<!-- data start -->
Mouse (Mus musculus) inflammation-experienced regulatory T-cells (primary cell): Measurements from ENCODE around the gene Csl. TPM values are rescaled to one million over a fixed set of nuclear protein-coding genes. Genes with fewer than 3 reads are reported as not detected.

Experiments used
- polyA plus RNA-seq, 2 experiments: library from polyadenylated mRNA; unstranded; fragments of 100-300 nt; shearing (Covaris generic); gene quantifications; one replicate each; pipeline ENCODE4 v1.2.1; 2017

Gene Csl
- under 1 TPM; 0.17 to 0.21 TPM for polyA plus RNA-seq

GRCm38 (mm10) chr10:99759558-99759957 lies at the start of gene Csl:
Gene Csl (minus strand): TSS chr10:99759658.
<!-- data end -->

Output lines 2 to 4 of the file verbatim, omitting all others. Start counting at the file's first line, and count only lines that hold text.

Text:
Experiments used
- polyA plus RNA-seq, 2 experiments: library from polyadenylated mRNA; unstranded; fragments of 100-300 nt; shearing (Covaris generic); gene quantifications; one replicate each; pipeline ENCODE4 v1.2.1; 2017

Gene Csl